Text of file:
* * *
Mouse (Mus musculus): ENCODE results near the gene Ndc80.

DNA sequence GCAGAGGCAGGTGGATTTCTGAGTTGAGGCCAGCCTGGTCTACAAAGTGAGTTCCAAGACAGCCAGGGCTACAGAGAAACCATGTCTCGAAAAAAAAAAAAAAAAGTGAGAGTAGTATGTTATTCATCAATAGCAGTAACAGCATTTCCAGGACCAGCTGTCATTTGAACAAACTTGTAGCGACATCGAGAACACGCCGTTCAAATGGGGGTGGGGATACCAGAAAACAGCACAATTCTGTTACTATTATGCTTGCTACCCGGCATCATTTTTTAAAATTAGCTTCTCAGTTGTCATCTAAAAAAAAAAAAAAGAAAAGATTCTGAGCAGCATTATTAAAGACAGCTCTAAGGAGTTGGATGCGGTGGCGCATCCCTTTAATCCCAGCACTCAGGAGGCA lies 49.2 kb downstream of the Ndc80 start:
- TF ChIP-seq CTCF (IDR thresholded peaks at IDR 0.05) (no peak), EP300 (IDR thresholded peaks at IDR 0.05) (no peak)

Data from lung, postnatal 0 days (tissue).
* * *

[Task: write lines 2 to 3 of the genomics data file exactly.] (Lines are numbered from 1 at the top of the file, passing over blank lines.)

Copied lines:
DNA sequence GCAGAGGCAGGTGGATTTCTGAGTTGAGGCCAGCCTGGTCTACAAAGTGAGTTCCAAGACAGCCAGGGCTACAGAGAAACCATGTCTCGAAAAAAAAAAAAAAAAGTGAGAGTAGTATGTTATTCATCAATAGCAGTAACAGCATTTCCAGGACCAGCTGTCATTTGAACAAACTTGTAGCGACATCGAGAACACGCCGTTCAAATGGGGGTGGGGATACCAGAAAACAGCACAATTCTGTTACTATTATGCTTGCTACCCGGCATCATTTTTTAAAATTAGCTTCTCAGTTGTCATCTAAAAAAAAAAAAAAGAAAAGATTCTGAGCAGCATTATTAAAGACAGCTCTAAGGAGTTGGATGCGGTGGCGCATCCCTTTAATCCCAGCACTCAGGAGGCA lies 49.2 kb downstream of the Ndc80 start:
- TF ChIP-seq CTCF (IDR thresholded peaks at IDR 0.05) (no peak), EP300 (IDR thresholded peaks at IDR 0.05) (no peak)